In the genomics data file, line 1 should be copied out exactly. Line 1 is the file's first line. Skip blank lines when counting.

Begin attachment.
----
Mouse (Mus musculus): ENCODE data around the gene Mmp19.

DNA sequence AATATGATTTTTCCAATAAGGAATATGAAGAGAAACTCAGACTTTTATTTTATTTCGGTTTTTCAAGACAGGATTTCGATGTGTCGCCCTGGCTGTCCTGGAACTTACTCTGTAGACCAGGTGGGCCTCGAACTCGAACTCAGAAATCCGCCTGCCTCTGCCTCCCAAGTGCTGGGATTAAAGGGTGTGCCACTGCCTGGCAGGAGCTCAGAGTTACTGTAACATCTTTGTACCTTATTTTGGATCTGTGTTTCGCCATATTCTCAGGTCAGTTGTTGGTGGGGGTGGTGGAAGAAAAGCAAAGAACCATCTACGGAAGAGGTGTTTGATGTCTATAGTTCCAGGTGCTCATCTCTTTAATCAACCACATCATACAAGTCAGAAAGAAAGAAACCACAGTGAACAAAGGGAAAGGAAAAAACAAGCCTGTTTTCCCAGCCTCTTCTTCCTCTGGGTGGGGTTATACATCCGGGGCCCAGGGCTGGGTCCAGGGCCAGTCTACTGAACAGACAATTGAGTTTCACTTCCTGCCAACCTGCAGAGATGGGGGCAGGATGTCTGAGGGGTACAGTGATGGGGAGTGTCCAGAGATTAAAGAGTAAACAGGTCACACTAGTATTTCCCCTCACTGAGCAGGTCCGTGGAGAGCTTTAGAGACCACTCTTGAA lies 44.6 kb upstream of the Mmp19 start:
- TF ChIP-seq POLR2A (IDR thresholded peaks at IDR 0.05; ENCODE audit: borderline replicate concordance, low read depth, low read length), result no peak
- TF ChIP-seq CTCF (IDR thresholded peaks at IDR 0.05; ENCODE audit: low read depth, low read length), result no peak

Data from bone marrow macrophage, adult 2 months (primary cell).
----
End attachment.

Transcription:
Mouse (Mus musculus): ENCODE data around the gene Mmp19.